Former JPMorgan, Bradesco Executives to Start Brazil Quant Fund
(Bloomberg) -- They got to know each other in the early 2000s, competing for clients while working for different U.S. banks. Now they’re joining forces to create a new quantitative fund in Brazil.
Renato Naigeborin, the former head of equity-trading strategies at Banco Bradesco SA, and Jayme Fernandez, previously JPMorgan Chase & Co.’s head of Latin America equity trading, plan to start raising money in the first quarter, mostly among local family offices and private-banking companies. They’ve developed eight customized models using mathematical and statistical tools to create software programs to pick investments.
“The initial idea for each strategy comes from our market experience,” Naigeborin, 48, said in an interview in Sao Paulo. The plan is to raise about 250 million reais ($67 million) from clients in the first year, Fernandez and Naigeborin said.
The fund’s name, EnterCapital, pays homage to Benjamin Graham, who defined the enterprising investor in his 1949 book “The Intelligent Investor.” For Graham, a mentor of Warren Buffett, what differentiates defensive investors from enterprising ones is the willingness to put in the time and discipline needed to invest more aggressively, including constant attention and monitoring.
Initially, the fund will trade equities, equity indexes and futures, and futures for currencies and interest rates in Brazilian markets, but as it grows it may have to move to markets in other nations in search of liquidity, Fernandez, 43, said.
“We are already testing, and our models work pretty well in markets from many different nations, and not only in Latin America,” Fernandez said. Investments will be medium to long-term, because “the models show their strength” in a period from 12 to 24 months, he said.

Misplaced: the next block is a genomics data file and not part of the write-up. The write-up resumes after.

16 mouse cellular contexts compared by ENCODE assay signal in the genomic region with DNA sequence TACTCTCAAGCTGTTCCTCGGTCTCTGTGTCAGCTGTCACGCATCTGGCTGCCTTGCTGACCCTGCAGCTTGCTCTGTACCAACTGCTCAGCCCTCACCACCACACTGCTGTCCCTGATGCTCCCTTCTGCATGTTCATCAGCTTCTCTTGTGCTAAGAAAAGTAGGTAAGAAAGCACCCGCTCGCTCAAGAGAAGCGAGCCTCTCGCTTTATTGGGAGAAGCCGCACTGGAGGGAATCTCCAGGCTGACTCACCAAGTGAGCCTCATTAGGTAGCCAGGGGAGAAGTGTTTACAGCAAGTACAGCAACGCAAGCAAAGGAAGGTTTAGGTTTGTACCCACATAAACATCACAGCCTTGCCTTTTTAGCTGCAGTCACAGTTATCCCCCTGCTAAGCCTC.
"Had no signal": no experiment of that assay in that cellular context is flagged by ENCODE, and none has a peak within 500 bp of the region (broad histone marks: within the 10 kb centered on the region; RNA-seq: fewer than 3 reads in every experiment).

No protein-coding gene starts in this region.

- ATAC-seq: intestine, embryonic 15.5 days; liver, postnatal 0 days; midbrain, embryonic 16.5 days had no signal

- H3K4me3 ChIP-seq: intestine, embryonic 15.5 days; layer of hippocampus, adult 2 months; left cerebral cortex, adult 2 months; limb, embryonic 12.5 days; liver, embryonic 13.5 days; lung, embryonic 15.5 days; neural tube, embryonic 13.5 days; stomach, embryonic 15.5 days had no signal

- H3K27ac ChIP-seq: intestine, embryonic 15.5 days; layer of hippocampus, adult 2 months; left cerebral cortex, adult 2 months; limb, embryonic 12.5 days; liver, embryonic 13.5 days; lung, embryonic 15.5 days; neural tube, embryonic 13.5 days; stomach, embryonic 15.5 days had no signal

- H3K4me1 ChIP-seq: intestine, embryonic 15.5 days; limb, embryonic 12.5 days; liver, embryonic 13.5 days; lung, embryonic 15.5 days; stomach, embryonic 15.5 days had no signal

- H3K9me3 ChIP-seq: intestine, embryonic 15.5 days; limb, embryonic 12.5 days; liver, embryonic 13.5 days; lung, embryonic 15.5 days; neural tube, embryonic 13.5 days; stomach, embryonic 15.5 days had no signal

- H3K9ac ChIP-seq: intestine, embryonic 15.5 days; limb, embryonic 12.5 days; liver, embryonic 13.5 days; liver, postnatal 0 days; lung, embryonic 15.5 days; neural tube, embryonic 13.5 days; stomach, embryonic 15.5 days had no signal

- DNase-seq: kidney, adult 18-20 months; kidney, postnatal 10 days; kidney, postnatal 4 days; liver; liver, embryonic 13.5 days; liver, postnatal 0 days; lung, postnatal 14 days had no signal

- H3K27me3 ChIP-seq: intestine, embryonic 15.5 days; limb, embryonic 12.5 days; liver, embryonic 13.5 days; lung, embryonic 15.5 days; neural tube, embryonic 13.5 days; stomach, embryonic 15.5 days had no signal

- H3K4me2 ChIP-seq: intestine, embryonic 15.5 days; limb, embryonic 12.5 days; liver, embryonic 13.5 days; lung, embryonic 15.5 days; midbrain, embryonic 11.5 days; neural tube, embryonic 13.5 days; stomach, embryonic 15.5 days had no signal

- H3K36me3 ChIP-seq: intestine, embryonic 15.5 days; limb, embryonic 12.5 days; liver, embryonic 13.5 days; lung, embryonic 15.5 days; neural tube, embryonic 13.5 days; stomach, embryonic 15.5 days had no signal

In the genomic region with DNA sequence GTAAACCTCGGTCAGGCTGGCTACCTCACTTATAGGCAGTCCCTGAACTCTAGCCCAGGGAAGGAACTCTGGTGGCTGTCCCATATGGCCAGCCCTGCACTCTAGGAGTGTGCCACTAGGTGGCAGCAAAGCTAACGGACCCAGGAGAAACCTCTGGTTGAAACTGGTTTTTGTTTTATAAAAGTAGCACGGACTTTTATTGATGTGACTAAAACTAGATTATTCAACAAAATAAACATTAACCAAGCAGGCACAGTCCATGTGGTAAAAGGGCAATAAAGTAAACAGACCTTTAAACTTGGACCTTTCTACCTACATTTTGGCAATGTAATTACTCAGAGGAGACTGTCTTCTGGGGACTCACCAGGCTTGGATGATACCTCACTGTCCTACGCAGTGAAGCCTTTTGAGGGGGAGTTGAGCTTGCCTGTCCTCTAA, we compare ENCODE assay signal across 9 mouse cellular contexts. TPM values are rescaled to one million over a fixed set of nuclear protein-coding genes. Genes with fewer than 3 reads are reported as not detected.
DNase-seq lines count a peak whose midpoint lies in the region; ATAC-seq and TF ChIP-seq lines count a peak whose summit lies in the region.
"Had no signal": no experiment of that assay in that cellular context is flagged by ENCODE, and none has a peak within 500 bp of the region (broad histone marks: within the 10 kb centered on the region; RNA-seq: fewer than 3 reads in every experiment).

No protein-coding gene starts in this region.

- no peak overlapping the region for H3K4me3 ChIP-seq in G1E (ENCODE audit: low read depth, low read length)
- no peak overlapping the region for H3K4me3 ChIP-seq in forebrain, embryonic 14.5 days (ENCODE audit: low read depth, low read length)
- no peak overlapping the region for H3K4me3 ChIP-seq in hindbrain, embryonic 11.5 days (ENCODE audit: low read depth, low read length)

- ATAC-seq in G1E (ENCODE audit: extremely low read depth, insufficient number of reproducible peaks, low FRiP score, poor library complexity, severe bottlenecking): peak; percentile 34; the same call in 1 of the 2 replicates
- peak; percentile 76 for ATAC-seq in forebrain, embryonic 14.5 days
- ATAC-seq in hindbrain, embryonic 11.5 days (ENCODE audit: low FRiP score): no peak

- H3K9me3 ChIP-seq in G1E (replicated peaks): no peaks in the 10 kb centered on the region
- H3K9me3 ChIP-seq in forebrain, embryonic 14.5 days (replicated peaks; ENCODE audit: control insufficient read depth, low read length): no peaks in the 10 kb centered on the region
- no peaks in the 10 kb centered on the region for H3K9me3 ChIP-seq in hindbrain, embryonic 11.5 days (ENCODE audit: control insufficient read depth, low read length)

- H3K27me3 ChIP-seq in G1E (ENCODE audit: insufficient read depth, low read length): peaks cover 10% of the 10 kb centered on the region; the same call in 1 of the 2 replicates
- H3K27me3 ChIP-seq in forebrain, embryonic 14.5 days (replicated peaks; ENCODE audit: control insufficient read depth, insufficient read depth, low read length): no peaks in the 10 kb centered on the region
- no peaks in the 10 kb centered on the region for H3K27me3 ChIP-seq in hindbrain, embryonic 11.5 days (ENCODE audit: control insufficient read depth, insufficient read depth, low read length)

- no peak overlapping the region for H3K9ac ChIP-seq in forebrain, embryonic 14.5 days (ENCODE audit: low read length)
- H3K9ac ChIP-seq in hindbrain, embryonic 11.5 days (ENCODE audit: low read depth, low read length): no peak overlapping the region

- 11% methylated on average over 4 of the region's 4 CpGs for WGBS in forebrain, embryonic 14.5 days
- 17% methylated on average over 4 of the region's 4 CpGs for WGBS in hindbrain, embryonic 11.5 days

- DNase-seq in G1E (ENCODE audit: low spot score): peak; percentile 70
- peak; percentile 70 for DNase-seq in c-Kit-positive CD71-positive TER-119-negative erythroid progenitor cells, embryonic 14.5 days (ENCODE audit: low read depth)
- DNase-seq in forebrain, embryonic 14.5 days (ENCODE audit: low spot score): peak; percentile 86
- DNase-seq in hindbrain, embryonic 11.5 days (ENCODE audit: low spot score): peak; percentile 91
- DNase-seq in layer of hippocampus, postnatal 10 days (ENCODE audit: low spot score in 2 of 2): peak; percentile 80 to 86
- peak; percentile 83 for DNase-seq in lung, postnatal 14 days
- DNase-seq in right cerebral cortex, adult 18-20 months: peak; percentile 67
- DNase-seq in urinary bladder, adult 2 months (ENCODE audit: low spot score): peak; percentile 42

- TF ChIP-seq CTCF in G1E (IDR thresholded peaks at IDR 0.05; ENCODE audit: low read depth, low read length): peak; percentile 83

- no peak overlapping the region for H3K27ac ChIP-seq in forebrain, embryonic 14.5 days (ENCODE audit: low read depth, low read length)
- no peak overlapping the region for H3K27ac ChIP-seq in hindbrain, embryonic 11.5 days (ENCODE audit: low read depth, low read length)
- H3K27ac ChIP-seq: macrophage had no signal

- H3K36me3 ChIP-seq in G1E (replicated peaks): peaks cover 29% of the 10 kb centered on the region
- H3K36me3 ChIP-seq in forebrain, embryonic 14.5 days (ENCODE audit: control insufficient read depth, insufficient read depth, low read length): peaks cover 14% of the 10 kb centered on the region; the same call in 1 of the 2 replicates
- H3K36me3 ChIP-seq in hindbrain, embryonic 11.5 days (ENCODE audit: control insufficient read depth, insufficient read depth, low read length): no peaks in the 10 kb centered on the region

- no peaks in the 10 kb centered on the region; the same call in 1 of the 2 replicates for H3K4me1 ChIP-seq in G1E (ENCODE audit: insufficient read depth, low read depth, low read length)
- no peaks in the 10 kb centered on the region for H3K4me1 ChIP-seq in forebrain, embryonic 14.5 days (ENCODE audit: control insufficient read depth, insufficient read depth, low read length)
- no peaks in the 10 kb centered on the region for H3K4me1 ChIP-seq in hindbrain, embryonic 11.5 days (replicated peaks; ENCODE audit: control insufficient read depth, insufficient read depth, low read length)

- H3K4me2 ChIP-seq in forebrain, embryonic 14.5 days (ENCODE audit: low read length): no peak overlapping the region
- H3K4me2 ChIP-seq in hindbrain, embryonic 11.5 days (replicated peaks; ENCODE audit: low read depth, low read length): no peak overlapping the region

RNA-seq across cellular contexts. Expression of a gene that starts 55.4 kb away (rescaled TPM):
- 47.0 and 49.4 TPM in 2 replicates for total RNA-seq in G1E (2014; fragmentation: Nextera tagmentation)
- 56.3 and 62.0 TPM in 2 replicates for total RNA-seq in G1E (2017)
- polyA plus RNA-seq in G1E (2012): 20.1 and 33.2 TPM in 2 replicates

So-called “quants” use a wide array of approaches, from taking advantage of arbitrage opportunities in stock markets to surfing trends in currency prices. But they all use powerful computers and complex algorithms to implement automated trading strategies.
At first, the fund will only engage in low-frequency quantitative trading, but might enter the high-frequency arena in the future.
“I am going back to do something I like the most, which is to work with pure mathematics,” said Naigeborin, a math Olympics champion as a child who has a degree in aviation mechanical engineering from the Technological Institute of Aeronautics in Sao Jose dos Campos city, in Sao Paulo state.
Naigeborin left Bradesco in May to start developing the fund. He ended up working at Bradesco after it acquired HSBC Holdings Plc’s local unit, where he was head of equity trading for Latin America. While at Bradesco, he helped create from scratch an equity-derivatives trading desk, as he did at Citigroup Inc.’s Brazil operation from 2006 through 2010. Naigeborin also helped found investment-banking boutique BR Partners in 2009 and built an equity business there.
He got to know Fernandez before that, when he was at Merrill Lynch & Co. and Fernandez was head of equity-derivatives trading at JPMorgan.
“We interacted a lot, had meetings to discuss markets and strategies, and participated in meetings on the stock exchange,” Naigeborin said.
“We were competitors, but with a cordial relationship,” said Fernandez, who left JPMorgan, where he worked for 15 years, in 2015 and has been managing his own proprietary fund ever since.
Quantitative funds represent less than 1 percent of Brazil’s total fund industry of about 4.5 trillion reais, Fernandez estimated. The fund industry had net inflows of 71.7 billion reais this year through September, according to Anbima, the nation’s capital-markets association.
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